By Will Vickery | Published
Remaining hydrated is incredibly important no matter how much you exercise. The benefits of keeping well hydrated are numerous and have an effect on every aspect of your life. With the weather now getting warmer and our new year’s fitness resolutions starting to work their way into our daily routines, it can be difficult to maintain our hydration levels, especially during prolonged or high-intensity exercise.
There are many different ways that people have measured dehydration, but without lab equipment to test blood samples, it can be difficult to find one easy-to-do measurement to check if you are dehydrated. There are, however, a combination of tests that can be easily completed to give a fairly good indication of how dehydrated you are.
The WUT, or weight, urine, thirst system is a combination of observations that people can maintain themselves to check their level of dehydration. On their own, checking your current weight against your hydrated weight, checking how dark your urine is and feeling thirsty are not necessarily good measurements of dehydration, but when monitored together, they can be an effective way to check your hydration.
Being well hydrated has benefits all throughout the day, however when we exercise this becomes even more important as we lose water through sweat and breath. Long-term dehydration can lead to a variety of problems, including back pain, headaches, depression, high blood pressure, digestive disorders and more.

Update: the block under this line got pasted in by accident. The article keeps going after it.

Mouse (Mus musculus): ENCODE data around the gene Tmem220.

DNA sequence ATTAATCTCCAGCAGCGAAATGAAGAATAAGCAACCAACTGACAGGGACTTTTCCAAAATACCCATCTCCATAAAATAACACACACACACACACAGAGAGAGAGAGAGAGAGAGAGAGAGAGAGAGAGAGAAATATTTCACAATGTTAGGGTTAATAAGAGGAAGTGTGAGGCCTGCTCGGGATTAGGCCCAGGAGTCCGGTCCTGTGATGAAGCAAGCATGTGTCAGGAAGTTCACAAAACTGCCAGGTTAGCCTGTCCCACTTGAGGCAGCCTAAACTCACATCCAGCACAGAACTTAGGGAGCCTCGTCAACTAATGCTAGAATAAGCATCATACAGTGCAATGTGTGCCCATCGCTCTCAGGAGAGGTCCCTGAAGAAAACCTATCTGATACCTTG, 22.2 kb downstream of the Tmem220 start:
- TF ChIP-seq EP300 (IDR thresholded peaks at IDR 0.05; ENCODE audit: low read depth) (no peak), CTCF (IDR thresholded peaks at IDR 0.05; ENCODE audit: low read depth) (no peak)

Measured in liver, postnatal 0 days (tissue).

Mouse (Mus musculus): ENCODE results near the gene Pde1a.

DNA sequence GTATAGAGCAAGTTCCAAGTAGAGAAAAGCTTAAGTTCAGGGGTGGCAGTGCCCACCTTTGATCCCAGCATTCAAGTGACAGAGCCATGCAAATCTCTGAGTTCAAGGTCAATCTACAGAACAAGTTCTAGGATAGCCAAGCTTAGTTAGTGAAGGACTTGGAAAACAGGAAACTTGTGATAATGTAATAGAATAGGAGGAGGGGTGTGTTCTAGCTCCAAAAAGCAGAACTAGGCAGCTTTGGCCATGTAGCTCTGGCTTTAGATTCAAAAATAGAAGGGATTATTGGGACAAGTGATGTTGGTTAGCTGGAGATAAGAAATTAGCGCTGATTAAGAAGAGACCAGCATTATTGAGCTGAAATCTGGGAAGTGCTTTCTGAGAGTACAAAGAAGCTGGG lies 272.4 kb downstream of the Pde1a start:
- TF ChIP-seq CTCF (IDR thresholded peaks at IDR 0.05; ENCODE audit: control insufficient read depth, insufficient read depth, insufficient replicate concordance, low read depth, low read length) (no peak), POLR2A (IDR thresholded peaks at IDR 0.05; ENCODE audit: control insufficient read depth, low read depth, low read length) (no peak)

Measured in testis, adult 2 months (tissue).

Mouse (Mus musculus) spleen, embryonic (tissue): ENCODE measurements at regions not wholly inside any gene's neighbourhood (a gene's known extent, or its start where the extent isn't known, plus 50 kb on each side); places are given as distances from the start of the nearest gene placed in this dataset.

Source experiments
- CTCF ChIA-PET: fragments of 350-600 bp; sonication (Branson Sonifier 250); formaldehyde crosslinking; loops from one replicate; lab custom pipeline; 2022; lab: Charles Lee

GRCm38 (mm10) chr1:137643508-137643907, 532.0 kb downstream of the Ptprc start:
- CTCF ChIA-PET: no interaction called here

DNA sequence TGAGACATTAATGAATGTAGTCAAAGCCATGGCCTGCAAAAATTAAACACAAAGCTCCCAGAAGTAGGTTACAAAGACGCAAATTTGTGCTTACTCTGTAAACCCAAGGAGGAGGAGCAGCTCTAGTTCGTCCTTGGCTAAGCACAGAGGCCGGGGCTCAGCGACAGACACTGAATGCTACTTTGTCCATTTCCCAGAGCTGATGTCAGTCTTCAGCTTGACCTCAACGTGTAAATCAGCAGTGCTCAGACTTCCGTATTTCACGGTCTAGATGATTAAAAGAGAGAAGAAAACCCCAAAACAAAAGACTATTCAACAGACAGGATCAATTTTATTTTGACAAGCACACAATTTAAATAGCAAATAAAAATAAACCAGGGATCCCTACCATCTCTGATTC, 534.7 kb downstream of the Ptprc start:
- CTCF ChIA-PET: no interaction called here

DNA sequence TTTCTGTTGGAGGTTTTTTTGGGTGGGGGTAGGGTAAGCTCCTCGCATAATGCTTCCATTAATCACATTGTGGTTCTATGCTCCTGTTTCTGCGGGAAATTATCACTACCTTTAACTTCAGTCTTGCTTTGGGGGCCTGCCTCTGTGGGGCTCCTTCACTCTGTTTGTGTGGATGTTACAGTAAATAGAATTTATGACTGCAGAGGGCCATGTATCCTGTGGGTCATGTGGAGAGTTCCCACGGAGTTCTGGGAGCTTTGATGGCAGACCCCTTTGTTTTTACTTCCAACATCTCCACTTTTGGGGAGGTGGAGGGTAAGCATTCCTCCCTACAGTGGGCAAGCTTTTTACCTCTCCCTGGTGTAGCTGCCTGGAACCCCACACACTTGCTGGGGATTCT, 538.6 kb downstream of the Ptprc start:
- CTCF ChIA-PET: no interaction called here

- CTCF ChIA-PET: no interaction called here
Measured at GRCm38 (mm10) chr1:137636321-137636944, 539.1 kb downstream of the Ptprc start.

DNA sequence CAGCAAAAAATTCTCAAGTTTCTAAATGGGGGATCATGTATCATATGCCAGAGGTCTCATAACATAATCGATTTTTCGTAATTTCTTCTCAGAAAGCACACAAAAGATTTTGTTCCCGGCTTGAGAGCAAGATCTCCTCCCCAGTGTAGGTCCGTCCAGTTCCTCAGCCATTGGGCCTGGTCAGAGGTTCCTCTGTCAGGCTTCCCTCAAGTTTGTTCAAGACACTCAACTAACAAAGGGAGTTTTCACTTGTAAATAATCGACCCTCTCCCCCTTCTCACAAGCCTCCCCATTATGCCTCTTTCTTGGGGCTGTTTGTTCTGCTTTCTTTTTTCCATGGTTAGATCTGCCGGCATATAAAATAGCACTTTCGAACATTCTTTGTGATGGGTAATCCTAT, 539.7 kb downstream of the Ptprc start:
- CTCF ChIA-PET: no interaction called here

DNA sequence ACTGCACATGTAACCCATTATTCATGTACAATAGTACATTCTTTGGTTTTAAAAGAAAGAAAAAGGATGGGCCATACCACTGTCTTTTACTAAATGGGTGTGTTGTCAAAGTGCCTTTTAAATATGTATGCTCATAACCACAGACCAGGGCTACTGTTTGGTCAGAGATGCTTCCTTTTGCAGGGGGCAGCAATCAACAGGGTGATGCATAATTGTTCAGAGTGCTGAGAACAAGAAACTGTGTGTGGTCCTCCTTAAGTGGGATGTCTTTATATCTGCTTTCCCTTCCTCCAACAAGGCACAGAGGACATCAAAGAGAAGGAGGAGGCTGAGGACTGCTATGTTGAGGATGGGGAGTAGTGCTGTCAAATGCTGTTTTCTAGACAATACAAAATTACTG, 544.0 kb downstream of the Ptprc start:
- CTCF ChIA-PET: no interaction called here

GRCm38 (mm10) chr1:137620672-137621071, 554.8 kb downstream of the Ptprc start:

Being dehydrated can also mean that you have to work harder during exercise, as it leads to a lower blood volume, meaning your heart must work harder to pump blood around your body.
It may sound obvious, but maintaining good hydration means making sure that you are taking in as much water as your body is losing. To achieve this, the NHS recommends drinking 6-8 cups of water per day, roughly translating to 1.5-2 litres. When you exercise, this will need to increase to … the amount of water you are losing through sweat and your breath.
When you exercise, it is important not only to maintain hydration during exercise, but also to make sure that you are properly hydrated before you begin. If you’re dehydrated before you begin exercising, your body temperature will rise faster, and your heart will work harder than if you were to start your exercising hydrated.
During exercise it is also important to maintain your hydration levels. To achieve this, it is best to drink regularly throughout your exercise, around 7-10 ounces (200-300ml) every 10-20 minutes, although this may need to be higher for longer or more intense periods of exercise.
To maintain this intake of water, having an easy supply of fresh, great tasting water available is vital. And the best way to ensure that the water you are drinking is the best quality possible is with a bottled or mains-fed water dispenser. Whether this is for your home, workplace or gym, we supply a range of dispensers to suit all locations. So why not try one of our free trials now?